Journal of Discourses/15/38

Journal of Discourses by Orson Hyde

(Online document scan Journal of Discourses, Volume 15)


It is some time since I had the pleasure of meeting with the Saints in the Fourteenth Ward of Salt Lake City. I only regret, this afternoon, a severe cold that I have taken since I arrived in the city, which, I fear may disqualify me, at least in part, from doing justice to any subject that may engage my attention.

I discern but a small portion of the people of this ward collected together on the present occasion. I do not express myself thus with the idea of finding fault with them for their non-attendance at meeting. I only wonder how so many of you were enabled to come together at this time and I almost wonder how I got here myself without being stuck in the mud. However, we are here to wait upon the Lord, that we may renew our strength, and certainly in these times of wonders we have as much occasion for food adapted to our immortal spirits, to strengthen and invigorate them, as we have for food to nourish and strengthen the body. We may be more sensible of the want of food for the body than we are of the want of food for the mind, but still a lack of the latter preys upon the interior man as much as a lack of the former disqualifies us for the discharge of those arduous duties which pertain to our mortal organization.

I hardly know, my brethren and sisters what to speak to you about this afternoon. I have no sermon prepared, and I do not know that I should have prepared one if I had had time, for a discourse delivered by any individual that is not the outburst of inspiration by a higher power can not be productive of any lasting good, though good moral principles may be set forth, and that too in an engaging and interesting point of light.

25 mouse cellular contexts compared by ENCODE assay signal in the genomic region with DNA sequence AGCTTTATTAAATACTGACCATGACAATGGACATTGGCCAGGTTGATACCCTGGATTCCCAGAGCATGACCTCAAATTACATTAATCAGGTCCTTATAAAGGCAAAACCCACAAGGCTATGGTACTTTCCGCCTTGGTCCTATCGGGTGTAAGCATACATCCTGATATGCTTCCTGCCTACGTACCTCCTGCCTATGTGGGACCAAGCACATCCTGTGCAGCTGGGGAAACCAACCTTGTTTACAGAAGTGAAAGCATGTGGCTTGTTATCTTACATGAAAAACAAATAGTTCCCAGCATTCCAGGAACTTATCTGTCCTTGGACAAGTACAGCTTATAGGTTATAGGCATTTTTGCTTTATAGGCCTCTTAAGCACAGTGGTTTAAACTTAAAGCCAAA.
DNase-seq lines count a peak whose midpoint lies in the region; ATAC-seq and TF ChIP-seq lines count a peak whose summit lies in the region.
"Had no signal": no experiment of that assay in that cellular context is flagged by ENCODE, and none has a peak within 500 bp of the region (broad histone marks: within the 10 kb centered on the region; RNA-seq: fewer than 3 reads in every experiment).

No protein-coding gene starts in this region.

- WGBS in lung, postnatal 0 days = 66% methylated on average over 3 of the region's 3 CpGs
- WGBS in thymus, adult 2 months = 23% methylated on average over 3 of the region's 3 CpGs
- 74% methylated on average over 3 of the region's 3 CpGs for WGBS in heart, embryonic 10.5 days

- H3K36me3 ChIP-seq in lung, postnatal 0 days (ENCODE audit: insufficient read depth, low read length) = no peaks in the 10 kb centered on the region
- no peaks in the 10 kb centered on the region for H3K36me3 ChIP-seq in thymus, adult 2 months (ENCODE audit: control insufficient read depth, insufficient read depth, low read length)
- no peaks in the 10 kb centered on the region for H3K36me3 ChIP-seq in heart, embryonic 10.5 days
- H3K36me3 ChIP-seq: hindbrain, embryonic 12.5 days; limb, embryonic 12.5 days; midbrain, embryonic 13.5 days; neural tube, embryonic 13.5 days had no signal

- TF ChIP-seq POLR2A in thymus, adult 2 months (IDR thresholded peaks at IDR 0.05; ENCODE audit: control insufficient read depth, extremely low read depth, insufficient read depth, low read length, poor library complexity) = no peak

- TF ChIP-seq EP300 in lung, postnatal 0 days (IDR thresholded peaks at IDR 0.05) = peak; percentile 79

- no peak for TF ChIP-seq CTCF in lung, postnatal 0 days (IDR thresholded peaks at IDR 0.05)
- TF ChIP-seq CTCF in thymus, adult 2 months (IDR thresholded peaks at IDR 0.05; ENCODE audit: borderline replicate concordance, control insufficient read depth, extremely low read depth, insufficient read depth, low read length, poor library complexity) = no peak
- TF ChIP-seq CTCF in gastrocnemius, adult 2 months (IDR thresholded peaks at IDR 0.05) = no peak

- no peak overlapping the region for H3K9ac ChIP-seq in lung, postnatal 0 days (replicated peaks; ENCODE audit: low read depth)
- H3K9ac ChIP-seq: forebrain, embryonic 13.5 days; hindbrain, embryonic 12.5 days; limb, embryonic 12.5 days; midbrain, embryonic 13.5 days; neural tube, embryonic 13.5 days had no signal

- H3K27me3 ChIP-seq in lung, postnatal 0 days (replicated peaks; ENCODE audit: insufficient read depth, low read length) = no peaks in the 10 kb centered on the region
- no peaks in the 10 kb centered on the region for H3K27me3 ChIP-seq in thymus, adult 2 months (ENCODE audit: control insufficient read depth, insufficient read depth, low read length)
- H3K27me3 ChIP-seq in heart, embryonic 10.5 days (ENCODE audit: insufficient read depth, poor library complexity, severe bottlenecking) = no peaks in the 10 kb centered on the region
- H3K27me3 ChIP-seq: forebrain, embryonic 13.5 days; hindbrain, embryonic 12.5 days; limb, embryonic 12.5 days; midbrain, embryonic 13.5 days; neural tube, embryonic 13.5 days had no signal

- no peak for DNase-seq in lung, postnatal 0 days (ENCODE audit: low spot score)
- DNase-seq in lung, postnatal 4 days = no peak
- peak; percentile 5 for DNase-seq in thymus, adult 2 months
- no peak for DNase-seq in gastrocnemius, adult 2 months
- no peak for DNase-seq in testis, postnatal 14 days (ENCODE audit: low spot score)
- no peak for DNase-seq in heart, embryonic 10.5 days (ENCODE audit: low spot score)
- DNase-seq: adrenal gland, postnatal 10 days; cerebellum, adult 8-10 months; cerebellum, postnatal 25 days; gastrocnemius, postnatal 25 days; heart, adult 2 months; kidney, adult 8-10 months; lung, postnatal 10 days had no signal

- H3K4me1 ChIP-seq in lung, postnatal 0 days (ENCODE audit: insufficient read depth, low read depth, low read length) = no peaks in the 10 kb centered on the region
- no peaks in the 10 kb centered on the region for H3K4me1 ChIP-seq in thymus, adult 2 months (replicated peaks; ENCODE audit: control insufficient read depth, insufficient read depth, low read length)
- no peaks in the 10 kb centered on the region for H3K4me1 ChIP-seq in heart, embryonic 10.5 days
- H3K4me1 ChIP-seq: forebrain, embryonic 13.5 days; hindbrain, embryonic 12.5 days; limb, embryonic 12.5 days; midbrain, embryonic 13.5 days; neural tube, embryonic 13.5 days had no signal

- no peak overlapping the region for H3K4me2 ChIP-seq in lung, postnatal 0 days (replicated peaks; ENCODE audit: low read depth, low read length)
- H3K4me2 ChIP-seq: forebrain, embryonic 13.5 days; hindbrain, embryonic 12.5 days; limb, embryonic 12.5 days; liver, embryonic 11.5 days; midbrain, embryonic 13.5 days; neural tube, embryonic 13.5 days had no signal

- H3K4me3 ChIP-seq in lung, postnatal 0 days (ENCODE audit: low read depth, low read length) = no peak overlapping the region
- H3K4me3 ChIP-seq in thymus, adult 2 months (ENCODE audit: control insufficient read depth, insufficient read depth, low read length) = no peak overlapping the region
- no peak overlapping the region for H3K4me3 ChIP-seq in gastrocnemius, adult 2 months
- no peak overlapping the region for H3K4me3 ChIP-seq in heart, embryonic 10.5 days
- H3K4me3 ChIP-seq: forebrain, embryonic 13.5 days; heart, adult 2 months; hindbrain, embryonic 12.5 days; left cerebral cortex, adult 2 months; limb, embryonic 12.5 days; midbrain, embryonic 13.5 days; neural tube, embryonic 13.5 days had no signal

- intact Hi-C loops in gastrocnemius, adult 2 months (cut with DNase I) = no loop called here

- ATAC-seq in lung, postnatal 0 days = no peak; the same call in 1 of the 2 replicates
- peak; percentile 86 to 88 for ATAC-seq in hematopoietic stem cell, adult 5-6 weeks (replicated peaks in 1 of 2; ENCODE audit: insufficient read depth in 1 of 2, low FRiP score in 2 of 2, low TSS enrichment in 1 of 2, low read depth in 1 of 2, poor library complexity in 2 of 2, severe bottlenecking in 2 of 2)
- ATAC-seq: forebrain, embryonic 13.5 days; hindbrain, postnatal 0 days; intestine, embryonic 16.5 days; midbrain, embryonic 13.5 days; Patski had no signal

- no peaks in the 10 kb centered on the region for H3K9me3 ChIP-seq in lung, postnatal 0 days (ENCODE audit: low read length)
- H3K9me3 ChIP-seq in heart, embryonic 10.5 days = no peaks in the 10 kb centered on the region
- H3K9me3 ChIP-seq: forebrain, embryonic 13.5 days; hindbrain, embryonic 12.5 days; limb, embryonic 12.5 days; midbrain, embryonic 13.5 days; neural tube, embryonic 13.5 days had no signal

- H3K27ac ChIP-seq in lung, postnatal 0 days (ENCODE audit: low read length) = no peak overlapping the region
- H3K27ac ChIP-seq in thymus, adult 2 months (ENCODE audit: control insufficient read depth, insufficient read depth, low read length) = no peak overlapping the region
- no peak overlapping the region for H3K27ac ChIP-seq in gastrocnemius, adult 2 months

In the course of my life I have traveled over a considerable portion of the world, and have had opportunities to mark the different customs, fashions and styles of people, and not only people, but the different styles of architecture which prevail among them—every variety which the mind is capable of imagining, from the princely mansion down to the meanest hovel. I have found that all classes have some kind of shelter or home. It is rarely that I have met with one who has said to me, "I have no home, no shelter, nowhere to go." Even the insects and most of the wild animals have some kind of refuge, some place to flee to in the time of storm. Our Utes who roam over the mountains here have their wickiups, not very desirable to us, but they serve them a purpose—they shield, or at least partially shield,


them from the inclemency of the storm. All classes of people then, we say, have some place of resort or refuge, and the presumption is that all have built according to their taste, coupled with their ability. This is about the idea that I have formed.